Surgical Treatment of Carotid Body Paragangliomas: Outcomes and Complications According to the Shamblin Classification

Department of Otorhinolaryngology-Head and Neck Surgery, Inha University College of Medicine, Incheon, Korea.
Clinical and Experimental Otorhinolaryngology (Impact Factor: 0.84). 06/2010; 3(2):91-5. DOI: 10.3342/ceo.2010.3.2.91
Source: PubMed

ABSTRACT The objective of this study was to review our experience in the surgical management of carotid body paragangliomas and evaluate the outcomes and complications according to the Shamblin classification.
Thirteen patients who had been diagnosed and surgically treated for carotid body tumors (CBTs) were enrolled in this study. We reviewed patient demographics, radiographic findings, and surgical outcomes collected from medical records.
Fifteen CBTs were found in 13 patients and 13 tumors were resected. Selective preoperative tumor embolization was performed on six patients. The median blood loss, operation time, and hospital stay for these patients were not significantly reduced compared to those without embolization. The median tumor size was 2.3 cm in Shamblin I and II and 4 cm in Shamblin III. The median intraoperative blood loss was 280 mL and 700 mL, respectively (P<0.05). Internal carotid artery ligation with reconstruction was accomplished on three patients (23%), and they all belonged to Shamblin III (38%). One Shamblin III patient (8%) developed transient cerebral ischemia, and postoperative stroke with death occurred in another Shamblin III patient. Postoperative permanent cranial nerve deficit occurred in three patients (23%) who were all in Shamblin III (P=0.03). There were no recurrences or delayed complications at the median follow up of 29 months.
Shamblin III had a high risk of postoperative neurovascular complications. Therefore, early detection and prompt surgical resection of CBTs will decrease surgical morbidity.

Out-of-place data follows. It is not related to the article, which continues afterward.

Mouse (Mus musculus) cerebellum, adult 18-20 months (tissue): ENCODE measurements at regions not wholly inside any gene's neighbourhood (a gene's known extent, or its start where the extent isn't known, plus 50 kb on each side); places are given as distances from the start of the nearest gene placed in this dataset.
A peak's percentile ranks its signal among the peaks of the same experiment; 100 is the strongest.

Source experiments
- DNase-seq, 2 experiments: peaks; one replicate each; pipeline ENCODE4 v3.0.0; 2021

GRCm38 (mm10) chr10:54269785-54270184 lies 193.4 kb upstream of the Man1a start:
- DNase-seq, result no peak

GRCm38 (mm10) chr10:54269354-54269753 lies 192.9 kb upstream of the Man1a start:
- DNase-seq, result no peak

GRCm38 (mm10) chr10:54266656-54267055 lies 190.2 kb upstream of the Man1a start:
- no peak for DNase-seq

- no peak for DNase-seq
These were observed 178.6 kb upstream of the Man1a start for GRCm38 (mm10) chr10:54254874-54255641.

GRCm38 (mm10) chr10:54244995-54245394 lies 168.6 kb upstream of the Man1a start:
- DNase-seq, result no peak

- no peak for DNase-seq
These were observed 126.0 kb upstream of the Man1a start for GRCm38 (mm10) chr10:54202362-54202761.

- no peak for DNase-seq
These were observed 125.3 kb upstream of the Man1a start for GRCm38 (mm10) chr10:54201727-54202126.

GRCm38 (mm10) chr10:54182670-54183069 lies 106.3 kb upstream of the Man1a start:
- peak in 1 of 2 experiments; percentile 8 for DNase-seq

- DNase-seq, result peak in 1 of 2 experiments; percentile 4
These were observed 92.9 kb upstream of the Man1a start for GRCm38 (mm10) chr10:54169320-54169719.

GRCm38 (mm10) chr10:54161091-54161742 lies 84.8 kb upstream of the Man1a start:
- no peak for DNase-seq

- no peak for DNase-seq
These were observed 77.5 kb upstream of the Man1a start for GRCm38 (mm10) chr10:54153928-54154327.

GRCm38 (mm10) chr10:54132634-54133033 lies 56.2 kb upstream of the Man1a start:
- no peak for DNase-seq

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    ABSTRACT: Accurate views of the head and neck vessels, tumor angiogenesis and the relationship of tumor and the surrounding blood vessels are especially crucial to carotid body tumor (CBT) patients. The aim of this study was to explore the value of dual-source CT (DSCT) cerebral and carotid angiography in CBT diagnosis. DSCT cerebral and carotid angiography was performed on nine patients with CBT. Two-dimensional and three-dimensional reconstruction images were obtained by means of multiple planar reconstructions (MPR), maximum intensity projection (MIP) and volume rendering (VR). All patients were subjected to color Doppler flow imaging (CDFI) examination. Two kinds of examinations were performed in 3 days, and all patients were confirmed by surgery. DSCT angiography was successful in all patients. CBTs were diagnosed in 9 patients with 10 lesions (1 case had multiple bilateral CBTs). The largest lesion was 12 cm in diameter, and the smallest one was 1.6 cm in diameter. All patients had clearly demonstrated head and neck vessels, tumor angiogenesis, and tumor relationship with the surrounding blood vessels. The internal and external carotid artery (ICA, ECA) were involved in 2 cases. There were 7 cases with basilar artery ring integrity, and 1 case had the posterior communicating artery absent; 1 case had middle cerebral artery stenosis; 4 cases (4 tumors) showed arterial phase homogeneous enhancement; 5 cases (6 tumors) had obvious heterogeneous enhancement where irregular low-density necrosis could be seen in the tumors. CDFI could demonstrate the nearby blood vessels and tumor structure, instead of tumor angiogenesis. However, DSCT can display both the tumor and the peripheral vascular tumor angiogenesis consistent with surgical findings. DSCT cerebral and carotid angiography can provide reliable information for the operation. It might be a valuable CBT diagnostic method by showing accurate views of the CBT along with the bilateral neck and brain blood vessels.